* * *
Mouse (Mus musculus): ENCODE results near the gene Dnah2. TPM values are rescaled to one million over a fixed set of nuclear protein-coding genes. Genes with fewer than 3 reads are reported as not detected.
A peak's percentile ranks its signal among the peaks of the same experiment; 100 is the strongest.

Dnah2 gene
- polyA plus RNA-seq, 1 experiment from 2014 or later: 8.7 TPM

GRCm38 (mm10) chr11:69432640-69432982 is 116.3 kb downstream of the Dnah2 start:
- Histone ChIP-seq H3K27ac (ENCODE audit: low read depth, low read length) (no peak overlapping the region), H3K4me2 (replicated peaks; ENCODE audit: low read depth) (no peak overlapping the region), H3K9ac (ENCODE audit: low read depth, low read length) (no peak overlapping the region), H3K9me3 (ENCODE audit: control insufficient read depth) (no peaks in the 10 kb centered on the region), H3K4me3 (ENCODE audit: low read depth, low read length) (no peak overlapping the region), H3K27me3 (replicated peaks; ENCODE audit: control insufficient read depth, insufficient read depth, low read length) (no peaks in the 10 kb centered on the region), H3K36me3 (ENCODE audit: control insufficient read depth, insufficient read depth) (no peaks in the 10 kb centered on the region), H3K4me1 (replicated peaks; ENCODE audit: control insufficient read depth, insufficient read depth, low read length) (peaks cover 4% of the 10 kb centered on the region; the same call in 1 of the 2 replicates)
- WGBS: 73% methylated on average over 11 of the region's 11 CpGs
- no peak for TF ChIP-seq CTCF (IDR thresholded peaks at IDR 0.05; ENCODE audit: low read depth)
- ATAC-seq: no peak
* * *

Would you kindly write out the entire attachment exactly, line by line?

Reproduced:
Mouse (Mus musculus): ENCODE results near the gene Dnah2. TPM values are rescaled to one million over a fixed set of nuclear protein-coding genes. Genes with fewer than 3 reads are reported as not detected.
A peak's percentile ranks its signal among the peaks of the same experiment; 100 is the strongest.

Dnah2 gene
- polyA plus RNA-seq, 1 experiment from 2014 or later: 8.7 TPM

GRCm38 (mm10) chr11:69432640-69432982 is 116.3 kb downstream of the Dnah2 start:
- Histone ChIP-seq H3K27ac (ENCODE audit: low read depth, low read length) (no peak overlapping the region), H3K4me2 (replicated peaks; ENCODE audit: low read depth) (no peak overlapping the region), H3K9ac (ENCODE audit: low read depth, low read length) (no peak overlapping the region), H3K9me3 (ENCODE audit: control insufficient read depth) (no peaks in the 10 kb centered on the region), H3K4me3 (ENCODE audit: low read depth, low read length) (no peak overlapping the region), H3K27me3 (replicated peaks; ENCODE audit: control insufficient read depth, insufficient read depth, low read length) (no peaks in the 10 kb centered on the region), H3K36me3 (ENCODE audit: control insufficient read depth, insufficient read depth) (no peaks in the 10 kb centered on the region), H3K4me1 (replicated peaks; ENCODE audit: control insufficient read depth, insufficient read depth, low read length) (peaks cover 4% of the 10 kb centered on the region; the same call in 1 of the 2 replicates)
- WGBS: 73% methylated on average over 11 of the region's 11 CpGs
- no peak for TF ChIP-seq CTCF (IDR thresholded peaks at IDR 0.05; ENCODE audit: low read depth)
- ATAC-seq: no peak